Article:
FORM subcommittees to address specific topicsw Funding acquisitions and partnersw Garden constructionw Communication and media publicityw Educational subcommitteew Policy/rules/regulations for the gardenINITIATE a garden budget for site clearing, purchasing materials, soil testing andimprovement, buildings, etc.NAME the garden.PLANNING THE GARDENWhat is the purpose and goal of the community garden?Many of today’s social issues, such as poor nutrition, declining levels of physical andpsychological health, or unsafe/polluted environments can give reasons to develop acommunity garden. Many gardens help to beautify the area, promote neighborhoodcooperation by working together for the greater good, or assist the community withdonations of fresh fruits and vegetables to the local food pantry.Is there a demand?Organizers will need to assess whether there is sufficient interest for a communitygarden. Interest should come from families and individuals who are committed tousing a neighborhood garden, not just well-meaning supporters. Draw up a list of atleast ten families within the area to determine an interest.Does the community garden fit into the neighborhood, and willneighbors be agreeable to have a community garden within theirneighborhood?Schedule community meetings and create a neighborhood survey to obtain commentsand concerns from the public. Address issues before committing resources to theproject.List ideas from the survey’s and public meetings, then sort outpriorities and alternatives.Community Garden Toolkit7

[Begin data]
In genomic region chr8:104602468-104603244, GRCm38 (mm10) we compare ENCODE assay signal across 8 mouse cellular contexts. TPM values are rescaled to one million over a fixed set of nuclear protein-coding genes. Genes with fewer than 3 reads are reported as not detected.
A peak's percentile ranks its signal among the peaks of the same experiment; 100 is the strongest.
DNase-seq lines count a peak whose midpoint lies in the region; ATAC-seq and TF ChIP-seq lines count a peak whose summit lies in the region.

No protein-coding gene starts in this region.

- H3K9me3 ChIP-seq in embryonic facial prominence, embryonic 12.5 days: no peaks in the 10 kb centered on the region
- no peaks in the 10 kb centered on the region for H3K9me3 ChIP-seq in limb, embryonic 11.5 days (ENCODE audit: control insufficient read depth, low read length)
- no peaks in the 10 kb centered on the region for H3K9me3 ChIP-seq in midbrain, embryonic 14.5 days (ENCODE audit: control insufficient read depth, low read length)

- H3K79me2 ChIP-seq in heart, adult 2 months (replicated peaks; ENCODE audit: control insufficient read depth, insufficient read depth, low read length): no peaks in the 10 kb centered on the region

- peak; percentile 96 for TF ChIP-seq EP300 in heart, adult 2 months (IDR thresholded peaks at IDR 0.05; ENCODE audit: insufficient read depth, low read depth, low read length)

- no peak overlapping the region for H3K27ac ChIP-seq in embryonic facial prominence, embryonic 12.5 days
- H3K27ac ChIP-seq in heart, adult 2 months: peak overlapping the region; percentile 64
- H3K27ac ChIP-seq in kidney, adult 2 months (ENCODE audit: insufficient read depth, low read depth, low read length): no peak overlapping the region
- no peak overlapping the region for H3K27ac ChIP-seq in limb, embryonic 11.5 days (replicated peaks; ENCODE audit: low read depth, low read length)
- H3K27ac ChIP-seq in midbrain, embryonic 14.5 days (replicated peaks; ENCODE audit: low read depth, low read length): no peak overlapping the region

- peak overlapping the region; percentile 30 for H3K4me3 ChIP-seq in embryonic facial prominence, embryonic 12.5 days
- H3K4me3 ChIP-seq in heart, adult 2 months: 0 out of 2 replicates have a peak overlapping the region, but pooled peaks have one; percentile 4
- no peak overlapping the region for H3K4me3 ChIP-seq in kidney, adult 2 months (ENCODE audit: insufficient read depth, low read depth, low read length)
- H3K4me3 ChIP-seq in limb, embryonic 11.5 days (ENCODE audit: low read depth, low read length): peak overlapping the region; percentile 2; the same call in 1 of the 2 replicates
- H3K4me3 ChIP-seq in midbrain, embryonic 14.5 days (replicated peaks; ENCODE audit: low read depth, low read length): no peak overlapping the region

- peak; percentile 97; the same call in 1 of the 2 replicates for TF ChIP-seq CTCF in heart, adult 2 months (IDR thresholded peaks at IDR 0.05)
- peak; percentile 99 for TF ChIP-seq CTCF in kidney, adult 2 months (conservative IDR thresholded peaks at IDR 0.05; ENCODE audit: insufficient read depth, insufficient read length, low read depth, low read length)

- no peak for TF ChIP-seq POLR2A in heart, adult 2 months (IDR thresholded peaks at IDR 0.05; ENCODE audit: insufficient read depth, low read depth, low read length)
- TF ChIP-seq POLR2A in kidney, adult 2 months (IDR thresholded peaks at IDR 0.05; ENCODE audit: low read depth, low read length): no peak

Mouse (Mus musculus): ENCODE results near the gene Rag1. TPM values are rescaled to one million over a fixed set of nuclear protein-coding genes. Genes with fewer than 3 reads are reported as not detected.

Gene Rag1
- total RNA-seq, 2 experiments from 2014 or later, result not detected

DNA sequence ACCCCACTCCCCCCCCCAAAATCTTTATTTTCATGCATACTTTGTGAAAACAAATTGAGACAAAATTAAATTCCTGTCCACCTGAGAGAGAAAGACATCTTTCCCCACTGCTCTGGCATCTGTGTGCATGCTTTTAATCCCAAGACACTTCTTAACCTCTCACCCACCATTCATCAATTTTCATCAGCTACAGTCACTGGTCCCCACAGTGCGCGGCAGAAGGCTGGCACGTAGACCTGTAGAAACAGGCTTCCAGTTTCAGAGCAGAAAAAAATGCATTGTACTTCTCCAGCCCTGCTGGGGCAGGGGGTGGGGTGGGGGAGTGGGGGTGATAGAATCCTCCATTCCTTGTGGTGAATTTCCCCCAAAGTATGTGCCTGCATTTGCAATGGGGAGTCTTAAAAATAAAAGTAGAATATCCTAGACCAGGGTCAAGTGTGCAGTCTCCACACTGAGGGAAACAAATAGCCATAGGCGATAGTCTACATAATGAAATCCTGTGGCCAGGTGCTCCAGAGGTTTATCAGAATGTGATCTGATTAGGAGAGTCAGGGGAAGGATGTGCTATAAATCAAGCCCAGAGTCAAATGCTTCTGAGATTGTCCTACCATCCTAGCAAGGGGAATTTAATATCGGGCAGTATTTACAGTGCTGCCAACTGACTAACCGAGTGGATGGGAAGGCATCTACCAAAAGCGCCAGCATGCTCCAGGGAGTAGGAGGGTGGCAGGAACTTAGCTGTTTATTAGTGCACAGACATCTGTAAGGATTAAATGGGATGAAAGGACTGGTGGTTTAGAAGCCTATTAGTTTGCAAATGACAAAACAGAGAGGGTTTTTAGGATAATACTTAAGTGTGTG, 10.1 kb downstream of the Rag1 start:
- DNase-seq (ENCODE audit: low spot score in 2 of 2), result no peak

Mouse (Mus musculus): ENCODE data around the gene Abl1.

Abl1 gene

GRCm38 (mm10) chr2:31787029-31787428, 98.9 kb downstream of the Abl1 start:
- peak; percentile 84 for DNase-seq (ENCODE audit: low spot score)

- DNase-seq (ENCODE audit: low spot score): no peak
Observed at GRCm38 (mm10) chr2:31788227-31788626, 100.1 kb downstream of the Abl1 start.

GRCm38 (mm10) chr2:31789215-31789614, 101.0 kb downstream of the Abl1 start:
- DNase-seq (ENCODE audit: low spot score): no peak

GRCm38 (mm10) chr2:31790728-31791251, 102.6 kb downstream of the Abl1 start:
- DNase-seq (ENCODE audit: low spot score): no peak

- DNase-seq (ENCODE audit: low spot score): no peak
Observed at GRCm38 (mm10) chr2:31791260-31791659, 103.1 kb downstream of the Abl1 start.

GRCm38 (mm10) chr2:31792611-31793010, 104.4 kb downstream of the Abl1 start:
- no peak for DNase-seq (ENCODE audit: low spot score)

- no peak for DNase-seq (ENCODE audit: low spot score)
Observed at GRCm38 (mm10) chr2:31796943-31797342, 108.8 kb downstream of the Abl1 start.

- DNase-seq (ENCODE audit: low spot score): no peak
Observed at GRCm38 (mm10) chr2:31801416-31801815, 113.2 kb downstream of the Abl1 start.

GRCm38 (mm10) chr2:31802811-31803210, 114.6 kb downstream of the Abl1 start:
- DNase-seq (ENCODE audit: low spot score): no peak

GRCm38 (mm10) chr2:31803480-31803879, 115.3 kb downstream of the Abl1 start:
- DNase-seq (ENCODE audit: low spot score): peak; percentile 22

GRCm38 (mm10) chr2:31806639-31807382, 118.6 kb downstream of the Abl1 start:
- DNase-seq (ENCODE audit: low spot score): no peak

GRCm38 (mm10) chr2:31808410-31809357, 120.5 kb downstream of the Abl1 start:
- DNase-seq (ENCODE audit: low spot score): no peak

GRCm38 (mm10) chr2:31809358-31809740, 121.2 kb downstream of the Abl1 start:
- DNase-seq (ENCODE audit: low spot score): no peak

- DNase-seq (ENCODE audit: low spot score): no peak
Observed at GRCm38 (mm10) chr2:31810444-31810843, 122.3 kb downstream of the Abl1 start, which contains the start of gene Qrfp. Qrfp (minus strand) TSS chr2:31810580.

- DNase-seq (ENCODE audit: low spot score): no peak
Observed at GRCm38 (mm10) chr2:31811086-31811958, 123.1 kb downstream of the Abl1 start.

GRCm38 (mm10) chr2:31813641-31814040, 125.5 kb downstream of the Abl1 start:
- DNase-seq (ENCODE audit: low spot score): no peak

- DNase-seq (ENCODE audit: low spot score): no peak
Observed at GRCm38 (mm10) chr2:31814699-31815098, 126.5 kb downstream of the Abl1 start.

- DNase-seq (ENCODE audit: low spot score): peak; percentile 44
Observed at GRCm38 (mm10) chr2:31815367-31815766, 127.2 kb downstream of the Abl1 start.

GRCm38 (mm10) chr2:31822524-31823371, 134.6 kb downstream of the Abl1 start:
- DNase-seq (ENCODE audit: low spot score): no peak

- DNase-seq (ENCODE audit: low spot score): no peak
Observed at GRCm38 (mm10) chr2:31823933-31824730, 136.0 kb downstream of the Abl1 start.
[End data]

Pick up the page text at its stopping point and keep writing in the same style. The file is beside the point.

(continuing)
CHOOSING AND EVALUATING THE SITEw Is it accessible?w What are the hours of sunlight – most fruit and vegetables require at least 6 hours of fullsunlight. Trees overhanging or along the side of a garden can reduce the amount ofsunlight into the growing area.w Soil quality – getting a soil test should be a priority once the site is determined. Testingfor contaminates and heavy metals in city or urban areas may be required, based on thehistory of the land.w Water accessibility – is it available either through city access or surface/ground water.Testing of surface and ground water should be a priority once the site is determined.w Electricity – this can be optionalw Zoning concerns – check with local city, county, and township regulations to see whetherthere are issues with developing a community garden at the chosen site.DEVELOPING THE GARDENw Will the garden be organic/non-organic? If both, how will the garden be divided, andwhat pesticides will be used?w Will the garden plots be tilled or no-tilled?w Will plots for local food banks be established? Who will manage these plots?w Will the garden incorporate handicapped facilities?w Will there be an area designated for children?w Will the garden have year-round gardening or only during summer months?w Will the garden plots be individually managed or will there be common growing areas?w Planting responsibilities/pesticide sprayingw Harvesting responsibilities8Community Garden Toolkit